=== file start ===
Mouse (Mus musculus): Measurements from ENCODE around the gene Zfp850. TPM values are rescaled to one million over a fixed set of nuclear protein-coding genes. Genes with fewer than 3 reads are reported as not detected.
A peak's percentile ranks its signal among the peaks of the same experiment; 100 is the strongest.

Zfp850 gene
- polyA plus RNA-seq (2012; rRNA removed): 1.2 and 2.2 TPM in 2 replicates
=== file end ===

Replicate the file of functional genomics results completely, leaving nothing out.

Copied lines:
Mouse (Mus musculus): Measurements from ENCODE around the gene Zfp850. TPM values are rescaled to one million over a fixed set of nuclear protein-coding genes. Genes with fewer than 3 reads are reported as not detected.
A peak's percentile ranks its signal among the peaks of the same experiment; 100 is the strongest.

Zfp850 gene
- polyA plus RNA-seq (2012; rRNA removed): 1.2 and 2.2 TPM in 2 replicates